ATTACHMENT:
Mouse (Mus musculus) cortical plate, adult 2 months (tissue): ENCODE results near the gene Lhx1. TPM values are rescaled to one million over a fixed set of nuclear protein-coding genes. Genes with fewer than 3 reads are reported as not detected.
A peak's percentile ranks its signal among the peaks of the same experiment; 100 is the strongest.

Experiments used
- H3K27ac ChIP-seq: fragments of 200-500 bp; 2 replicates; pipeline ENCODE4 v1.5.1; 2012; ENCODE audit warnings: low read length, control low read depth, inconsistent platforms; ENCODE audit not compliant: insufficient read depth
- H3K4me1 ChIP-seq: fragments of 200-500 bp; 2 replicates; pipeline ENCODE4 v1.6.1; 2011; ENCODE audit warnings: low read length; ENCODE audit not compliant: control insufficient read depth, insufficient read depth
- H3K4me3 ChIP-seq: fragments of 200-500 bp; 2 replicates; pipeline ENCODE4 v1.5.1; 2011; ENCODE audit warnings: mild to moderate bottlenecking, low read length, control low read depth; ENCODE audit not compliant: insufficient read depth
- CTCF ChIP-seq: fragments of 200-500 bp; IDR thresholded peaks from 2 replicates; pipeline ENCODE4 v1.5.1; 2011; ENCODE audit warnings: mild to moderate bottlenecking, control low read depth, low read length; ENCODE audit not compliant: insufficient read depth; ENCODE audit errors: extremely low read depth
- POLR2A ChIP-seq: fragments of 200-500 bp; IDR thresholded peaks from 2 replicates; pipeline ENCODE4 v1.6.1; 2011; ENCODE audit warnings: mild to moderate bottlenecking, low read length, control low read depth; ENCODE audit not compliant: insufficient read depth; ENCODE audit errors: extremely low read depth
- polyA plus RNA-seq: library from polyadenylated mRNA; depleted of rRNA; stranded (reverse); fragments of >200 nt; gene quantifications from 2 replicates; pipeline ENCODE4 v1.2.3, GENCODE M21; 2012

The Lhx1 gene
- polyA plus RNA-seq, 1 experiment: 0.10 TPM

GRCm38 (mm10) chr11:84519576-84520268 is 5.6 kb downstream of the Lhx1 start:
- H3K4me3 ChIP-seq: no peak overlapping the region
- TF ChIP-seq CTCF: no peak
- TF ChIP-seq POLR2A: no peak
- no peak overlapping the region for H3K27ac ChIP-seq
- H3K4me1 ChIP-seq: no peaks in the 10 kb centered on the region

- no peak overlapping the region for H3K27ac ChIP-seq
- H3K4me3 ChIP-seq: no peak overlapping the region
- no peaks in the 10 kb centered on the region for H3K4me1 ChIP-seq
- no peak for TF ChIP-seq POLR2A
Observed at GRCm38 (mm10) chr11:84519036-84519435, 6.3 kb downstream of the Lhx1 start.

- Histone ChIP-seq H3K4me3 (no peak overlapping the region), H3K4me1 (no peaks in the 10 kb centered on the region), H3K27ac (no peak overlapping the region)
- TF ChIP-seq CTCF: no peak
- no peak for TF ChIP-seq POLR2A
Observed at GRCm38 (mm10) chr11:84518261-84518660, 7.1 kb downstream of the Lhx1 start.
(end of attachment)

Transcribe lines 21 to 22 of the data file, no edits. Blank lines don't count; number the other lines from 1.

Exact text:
- no peak for TF ChIP-seq POLR2A
Observed at GRCm38 (mm10) chr11:84519036-84519435, 6.3 kb downstream of the Lhx1 start.